Lights in the World
By Watchman Nee
Without fear of challenge Jesus could say: "I am the light of the world" (John 8:12). His claim does not surprise us in the least. What is surprising, however, is that he should then say to his disciples, and so by implication to us: "Ye are the light of the world" (Matt. 5:14). For he does not exhort us to be that light; he plainly says that we are the world's light, whether we bring our illumination out into places where men can see it, or hide it away from them. The divine life planted in us, which itself is so utterly foreign to the world all around it, is a light source designed to illumine to mankind the world's true character by emphasizing through contrast its inherent darkness. Accordingly Jesus goes on: "Even so let your light shine before men, that they may see your good works, and glorify your Father which is in heaven." From this it is clear that to separate ourselves from the world today, and thus deprive it of its only light, in no way glorifies God. It merely thwarts his purpose in us and in mankind.
It is true that, as we saw earlier, the career of John the Baptist was rather different. He did in fact withdraw from the world to live austerely in desert places apart, subsisting, we are told, on locusts and wild honey. Men went out there to seek him, for even there he was a burning and a shining light. Yet we are reminded that "he was not that Light." He came only to bear witness to it. His testimony was the last and greatest of an old prophetic order, but it was so because it pointed forward to Jesus. Jesus alone was "the true Light which lighteth every man, coming into the world"; and he certainly "was in the world," not outside of it (John 1:9, 10). Christianity derives from him. God can use a John crying in the wilderness, but he never intended his Church to be a select company living by the principle of abstinence.
Earlier we saw how abstinence-"handle not, nor taste, nor touch"-was merely one more element in the world system, and as such was itself suspect (Col. 2:21). But we must go a stage further than this, and once again the apostle Paul comes to our help. In Romans 14:17 he shows how the Christian life is something removed al. together from controversy about what we do and what we don't do. "The kingdom of God is not eating.and drinking"-not, that is to say, to be conceived in those terms at all-"but righteousness and peace and joy in the Holy Ghost," which are in a realm wholly different. The Christian lives, and is guided, not by rules specifying just how far he may mix with men, but by these inward qualities which are mediated to him by God's Holy Spirit.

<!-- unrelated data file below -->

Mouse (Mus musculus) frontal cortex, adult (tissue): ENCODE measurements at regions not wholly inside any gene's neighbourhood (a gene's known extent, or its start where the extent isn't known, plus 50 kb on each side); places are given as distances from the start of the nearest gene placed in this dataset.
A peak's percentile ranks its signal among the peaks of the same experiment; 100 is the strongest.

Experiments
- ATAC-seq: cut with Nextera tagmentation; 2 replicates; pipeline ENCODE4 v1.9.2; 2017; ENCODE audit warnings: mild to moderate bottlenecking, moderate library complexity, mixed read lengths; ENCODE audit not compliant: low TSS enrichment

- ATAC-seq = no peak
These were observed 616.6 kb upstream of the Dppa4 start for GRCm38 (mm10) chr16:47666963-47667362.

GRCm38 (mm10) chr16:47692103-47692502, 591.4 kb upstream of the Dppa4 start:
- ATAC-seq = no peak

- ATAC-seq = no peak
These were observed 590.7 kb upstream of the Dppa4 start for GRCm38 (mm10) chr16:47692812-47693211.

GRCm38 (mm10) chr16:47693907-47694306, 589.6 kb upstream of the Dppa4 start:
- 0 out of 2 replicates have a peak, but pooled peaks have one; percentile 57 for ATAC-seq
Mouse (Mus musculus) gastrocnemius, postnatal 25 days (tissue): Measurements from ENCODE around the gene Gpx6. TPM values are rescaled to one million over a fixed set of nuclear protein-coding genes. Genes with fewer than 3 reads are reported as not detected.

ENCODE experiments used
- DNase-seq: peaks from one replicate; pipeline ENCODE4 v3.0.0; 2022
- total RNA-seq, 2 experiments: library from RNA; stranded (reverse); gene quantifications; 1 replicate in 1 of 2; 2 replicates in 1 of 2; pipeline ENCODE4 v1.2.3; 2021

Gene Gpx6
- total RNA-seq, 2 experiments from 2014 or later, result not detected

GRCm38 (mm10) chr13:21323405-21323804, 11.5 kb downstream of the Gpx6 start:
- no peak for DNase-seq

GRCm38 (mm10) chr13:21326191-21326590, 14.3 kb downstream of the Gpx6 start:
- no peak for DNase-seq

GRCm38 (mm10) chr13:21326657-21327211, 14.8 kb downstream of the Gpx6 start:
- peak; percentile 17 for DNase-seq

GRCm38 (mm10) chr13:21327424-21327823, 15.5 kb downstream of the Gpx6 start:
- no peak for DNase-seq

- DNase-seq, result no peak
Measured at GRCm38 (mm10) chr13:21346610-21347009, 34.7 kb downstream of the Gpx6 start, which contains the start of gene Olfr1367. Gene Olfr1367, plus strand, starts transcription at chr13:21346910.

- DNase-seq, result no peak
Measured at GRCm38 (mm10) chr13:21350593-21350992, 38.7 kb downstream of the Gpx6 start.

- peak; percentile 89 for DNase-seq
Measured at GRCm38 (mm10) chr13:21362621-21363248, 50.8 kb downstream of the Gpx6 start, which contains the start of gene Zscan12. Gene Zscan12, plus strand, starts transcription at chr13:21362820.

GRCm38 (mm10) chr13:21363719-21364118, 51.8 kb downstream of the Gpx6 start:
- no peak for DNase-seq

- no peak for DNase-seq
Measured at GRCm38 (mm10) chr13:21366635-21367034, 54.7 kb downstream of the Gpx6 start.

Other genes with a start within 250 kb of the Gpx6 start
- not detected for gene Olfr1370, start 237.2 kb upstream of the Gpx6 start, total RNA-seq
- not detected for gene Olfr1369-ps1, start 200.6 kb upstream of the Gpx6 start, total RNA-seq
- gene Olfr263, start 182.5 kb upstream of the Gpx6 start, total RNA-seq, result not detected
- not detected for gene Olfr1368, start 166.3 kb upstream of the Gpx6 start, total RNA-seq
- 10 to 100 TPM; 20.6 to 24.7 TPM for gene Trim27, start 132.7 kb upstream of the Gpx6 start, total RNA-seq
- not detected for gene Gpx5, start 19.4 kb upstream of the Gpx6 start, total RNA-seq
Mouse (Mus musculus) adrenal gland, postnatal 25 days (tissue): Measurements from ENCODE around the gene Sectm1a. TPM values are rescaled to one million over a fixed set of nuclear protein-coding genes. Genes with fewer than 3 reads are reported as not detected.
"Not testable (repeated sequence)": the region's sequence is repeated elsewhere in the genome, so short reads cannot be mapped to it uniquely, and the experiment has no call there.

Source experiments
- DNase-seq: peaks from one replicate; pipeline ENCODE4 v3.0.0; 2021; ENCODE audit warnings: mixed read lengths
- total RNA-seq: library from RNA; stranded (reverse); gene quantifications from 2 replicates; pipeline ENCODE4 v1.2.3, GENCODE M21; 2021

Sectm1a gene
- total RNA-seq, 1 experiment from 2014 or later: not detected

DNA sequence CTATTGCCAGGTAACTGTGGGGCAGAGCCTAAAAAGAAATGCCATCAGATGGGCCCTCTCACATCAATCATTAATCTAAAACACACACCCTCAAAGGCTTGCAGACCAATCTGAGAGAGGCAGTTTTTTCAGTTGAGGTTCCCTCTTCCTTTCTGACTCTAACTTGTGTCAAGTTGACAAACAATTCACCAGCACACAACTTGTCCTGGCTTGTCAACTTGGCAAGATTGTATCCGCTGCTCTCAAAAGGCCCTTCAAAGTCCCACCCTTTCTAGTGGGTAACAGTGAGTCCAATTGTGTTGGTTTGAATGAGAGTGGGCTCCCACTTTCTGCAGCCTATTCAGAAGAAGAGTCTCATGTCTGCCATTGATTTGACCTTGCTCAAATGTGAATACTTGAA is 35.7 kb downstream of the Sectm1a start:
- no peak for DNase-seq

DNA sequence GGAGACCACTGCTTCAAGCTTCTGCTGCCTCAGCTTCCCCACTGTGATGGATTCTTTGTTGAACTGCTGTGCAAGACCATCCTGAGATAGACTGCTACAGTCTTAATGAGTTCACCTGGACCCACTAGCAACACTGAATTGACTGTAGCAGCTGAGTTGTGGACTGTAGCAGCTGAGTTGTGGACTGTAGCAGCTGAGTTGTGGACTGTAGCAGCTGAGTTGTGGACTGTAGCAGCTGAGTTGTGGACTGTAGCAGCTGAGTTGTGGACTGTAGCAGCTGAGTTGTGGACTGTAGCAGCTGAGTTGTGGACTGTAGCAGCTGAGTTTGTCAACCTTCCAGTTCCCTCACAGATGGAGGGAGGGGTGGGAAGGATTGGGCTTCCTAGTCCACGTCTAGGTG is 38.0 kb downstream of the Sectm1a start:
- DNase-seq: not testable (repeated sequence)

Righteousness and peace and joy in the Holy Ghost: It may be good for a moment to direct our attention to the second of these. For peace, we find, is a potent element in God's answer to his Son's prayer that he would keep us from the evil one (John 17:15).
In God himself there is a peace, a profound undisturbedness of spirit, which keeps him untroubled and undistressed in the face of unspeakable conflict and contradiction. "In the world ye have tribulation," Jesus says, but "in me ye may have peace" (John 16:33). How easily we get troubled as soon as something goes wrong! But do we ever pause to consider what went wrong with the great purpose upon which God had set his heart? God, who is light, had an eternal plan. Causing light to shine out of darkness he designed this world to be the arena of that plan. Then Satan, as we know, stepped in to thwart God, so that men came to love darkness rather than light. Yet in spite of that setback, the implications of which we appreciate all too little, God preserves in himself a quite undisturbed peace. It is that peace of God which, Paul tells us, is to garrison our hearts and thoughts in Christ Jesus (Phil. 4:7).
What does "garrison" really mean? It means that my foe has to fight through the armed guard at the gates before he can reach me. Before I can be touched, the garrison itself has first to be overcome. So I dare to be as peaceful as God, for the peace that is keeping God is keeping me. This is something that the world knows nothing about. "Peace I leave with you; my peace I give unto you: not as the world giveth, give I untoyou" (John 14:27).